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Oracle Database 12c Release 1 (12.2) Upgrade New Features


Oracle Database – Enterprise Edition – Version to [Release 12.2]
Information in this document applies to any platform.


To describe the new upgrade features for Oracle Database 12c Release 1 (12.2)


Automatic setting of user table_spaces to Read-Only during upgrades

From 12.2 we can now set user tablespace to Read-Only mode before upgrade . After the upgrade, the tablespaces are changed back automatically to READ/WRITE. This option helps to minimize upgrade downtime

Manual: Use -T option with parallel upgrade utility – dbupgrade/ to set user tablespaces automatically to READ-ONLY during an upgrade.

Example :-

$dbupgrade –T -l $ORACLE_HOME/diagnostics


DBUA: Use DBUA to set user tablespaces to read only mode during upgrade as shown




Automatic catuppst.sql Script Run During Upgrade

The catuppst.sql script is now executed automatically after an upgrade is completed.


Automatic Resume After Failed Upgrades

We can now resume a failed database upgrade from the failed phase, after we have resolved the issue causing the upgrade failure in the background. This feature can be used in both DBUA and manaul upgrade

Manual Upgrade: Run the Parallel Upgrade Utility using the -R parameter to resume the upgrade at the point of failure, so that only the missing upgrade phases are rerun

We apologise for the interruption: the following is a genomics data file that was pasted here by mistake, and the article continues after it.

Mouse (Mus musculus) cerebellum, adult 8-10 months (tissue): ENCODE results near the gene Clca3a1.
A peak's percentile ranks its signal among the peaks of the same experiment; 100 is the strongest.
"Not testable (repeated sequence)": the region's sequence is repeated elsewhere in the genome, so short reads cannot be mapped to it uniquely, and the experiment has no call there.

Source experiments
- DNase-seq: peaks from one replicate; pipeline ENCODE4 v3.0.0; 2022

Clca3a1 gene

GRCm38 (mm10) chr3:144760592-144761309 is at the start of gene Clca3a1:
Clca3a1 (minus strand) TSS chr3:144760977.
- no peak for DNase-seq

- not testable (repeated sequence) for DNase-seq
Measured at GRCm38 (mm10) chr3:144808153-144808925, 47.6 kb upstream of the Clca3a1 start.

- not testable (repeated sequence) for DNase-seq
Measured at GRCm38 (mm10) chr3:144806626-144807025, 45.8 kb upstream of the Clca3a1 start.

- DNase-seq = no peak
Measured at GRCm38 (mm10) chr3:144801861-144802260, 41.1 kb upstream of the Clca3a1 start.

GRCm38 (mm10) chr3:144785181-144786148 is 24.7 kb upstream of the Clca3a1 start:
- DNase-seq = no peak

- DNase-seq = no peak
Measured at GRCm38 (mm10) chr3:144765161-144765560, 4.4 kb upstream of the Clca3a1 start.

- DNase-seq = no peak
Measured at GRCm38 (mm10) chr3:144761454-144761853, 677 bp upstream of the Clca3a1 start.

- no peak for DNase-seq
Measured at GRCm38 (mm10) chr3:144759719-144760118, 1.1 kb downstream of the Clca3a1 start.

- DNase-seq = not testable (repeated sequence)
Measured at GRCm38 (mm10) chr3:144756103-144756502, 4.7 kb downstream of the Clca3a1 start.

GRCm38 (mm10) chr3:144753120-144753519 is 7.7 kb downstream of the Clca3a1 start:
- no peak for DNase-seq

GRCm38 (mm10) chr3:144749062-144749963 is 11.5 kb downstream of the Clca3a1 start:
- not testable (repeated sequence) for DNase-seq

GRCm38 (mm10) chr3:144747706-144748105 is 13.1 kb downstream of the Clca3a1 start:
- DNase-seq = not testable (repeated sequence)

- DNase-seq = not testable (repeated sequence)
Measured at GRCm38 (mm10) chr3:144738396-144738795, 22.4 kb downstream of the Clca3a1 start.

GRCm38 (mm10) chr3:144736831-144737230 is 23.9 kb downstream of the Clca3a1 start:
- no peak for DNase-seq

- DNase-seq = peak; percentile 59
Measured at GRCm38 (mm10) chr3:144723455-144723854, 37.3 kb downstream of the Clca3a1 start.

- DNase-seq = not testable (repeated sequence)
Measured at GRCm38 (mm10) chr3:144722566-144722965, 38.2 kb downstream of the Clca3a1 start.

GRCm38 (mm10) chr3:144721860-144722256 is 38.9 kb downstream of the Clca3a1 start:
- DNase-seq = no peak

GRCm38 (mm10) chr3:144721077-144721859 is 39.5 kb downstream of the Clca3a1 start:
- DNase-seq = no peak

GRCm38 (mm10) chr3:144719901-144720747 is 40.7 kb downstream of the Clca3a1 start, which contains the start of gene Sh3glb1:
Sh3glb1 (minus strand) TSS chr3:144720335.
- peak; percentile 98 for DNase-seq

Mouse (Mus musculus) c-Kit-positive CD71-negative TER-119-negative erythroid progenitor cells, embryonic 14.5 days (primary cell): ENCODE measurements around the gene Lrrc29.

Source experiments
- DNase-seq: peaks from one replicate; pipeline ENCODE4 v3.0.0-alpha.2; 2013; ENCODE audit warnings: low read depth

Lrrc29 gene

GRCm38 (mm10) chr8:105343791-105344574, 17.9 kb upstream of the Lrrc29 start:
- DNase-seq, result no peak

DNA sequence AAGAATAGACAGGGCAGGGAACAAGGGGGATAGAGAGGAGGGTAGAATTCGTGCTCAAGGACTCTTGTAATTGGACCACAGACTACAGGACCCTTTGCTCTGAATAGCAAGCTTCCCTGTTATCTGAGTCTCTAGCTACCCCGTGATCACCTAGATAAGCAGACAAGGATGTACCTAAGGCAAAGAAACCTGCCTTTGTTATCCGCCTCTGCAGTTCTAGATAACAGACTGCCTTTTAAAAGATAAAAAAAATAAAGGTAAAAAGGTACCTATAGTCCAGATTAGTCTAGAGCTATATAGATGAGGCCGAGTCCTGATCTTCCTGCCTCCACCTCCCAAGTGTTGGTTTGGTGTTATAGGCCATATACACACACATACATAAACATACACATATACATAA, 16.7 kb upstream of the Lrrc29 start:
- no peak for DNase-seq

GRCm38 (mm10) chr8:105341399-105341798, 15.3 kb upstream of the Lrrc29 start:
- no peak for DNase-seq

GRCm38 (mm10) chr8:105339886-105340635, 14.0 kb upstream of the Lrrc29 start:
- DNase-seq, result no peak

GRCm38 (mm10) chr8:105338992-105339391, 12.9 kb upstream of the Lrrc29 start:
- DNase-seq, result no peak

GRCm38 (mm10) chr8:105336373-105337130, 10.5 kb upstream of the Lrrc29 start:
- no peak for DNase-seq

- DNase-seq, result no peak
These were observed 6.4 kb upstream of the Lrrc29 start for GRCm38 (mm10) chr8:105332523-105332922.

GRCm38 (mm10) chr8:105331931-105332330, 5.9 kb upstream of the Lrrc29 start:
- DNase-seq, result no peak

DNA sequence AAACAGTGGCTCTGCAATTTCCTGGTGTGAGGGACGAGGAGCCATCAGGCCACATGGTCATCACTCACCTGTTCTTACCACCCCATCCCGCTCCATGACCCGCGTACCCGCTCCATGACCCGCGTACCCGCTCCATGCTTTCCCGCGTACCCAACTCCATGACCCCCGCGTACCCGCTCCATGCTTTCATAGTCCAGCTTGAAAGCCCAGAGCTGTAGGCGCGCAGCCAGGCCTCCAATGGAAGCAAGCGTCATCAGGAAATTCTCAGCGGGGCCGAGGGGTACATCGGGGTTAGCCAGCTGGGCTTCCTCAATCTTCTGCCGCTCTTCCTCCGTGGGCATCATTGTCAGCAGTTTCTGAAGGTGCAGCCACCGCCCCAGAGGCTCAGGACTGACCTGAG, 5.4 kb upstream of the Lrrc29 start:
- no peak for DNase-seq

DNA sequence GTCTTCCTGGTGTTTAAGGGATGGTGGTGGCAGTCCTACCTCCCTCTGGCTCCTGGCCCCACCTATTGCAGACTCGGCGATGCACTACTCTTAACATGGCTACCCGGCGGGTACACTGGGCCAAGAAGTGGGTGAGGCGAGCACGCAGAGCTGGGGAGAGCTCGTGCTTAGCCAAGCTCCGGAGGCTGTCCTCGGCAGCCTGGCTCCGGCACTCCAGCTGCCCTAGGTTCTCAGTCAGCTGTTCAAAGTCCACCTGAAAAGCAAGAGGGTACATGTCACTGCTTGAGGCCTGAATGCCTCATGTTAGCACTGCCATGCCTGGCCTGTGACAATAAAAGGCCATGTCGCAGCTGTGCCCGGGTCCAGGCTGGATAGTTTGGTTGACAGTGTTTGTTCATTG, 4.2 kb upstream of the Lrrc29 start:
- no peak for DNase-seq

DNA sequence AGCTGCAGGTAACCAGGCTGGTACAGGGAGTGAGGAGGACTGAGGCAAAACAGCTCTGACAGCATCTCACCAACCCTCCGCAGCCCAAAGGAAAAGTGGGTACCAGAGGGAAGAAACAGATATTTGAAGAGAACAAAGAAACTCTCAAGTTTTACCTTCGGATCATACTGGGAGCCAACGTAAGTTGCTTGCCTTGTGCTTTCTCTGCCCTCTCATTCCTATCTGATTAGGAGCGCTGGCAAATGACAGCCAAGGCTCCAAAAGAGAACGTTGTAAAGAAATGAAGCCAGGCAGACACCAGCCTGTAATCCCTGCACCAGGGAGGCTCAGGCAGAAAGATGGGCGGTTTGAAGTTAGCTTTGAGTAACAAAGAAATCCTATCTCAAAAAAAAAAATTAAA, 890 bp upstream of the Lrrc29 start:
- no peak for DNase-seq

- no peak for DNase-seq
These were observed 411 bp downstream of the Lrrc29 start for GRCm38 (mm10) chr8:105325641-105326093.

-R : Resumes the upgrade from a failed phase so that only the missing upgrade phases are rerun.

Example :

$ORACLE_HOME/perl/bin/perl -R -l $ORACLE_HOME/cfgtoollogs catupgrd.sql
$dbupgrade -R -l $ORACLE_HOME/diagnostics

DBUA: We can resume failed database upgrade by using “RETRY” Option provided by DBUA.  Note: This option works only if the DBUA screen is up and running.



Parallel Upgrade Utility Command Line Changes

From Oracle Database 12c release 2 (12.2), we can execute the Parallel Upgrade Utility directly from the command line by using a shell script dbupgrade.  dbupgrade script is under $ORACLE_HOME/bin.  Set all required environment variables to 12.2 binaries before running dbupgrade

Example :-

Set appropriate environment variables

$ cd $ORACLE_HOME/rdbms/admin
$ dbupgrade

Running to specify a log directory placed in /tmp:
$ dbupgrade -l /tmp


  •  Parallel Upgrade Utility Parameters -n and -N

 – n Specifies the number of processes to use for parallel operations.
Non-CDBs: The maximum value for -n is 8. The minimum value is 1. The default value is 4.
Multitenant architecture databases (CDBs): The maximum value for -n is unlimited. The minimum value is 4.


– N : Specifies the number of SQL processors to use when upgrading PDBs.
For non-CDBs, this parameter is ignored.
For CDBs, the maximum value is 8. The minimum value is 1. The default value is 2


The Parallel Upgrade Utility parameters -n and -N together control the maximum number of PDB that can be concurrently upgraded . The maximum PDB upgrades running concurrently is the value of -n divided by the value of -N

-n 4 specifies that the upgrade allocates four processes to perform parallel upgrade operations.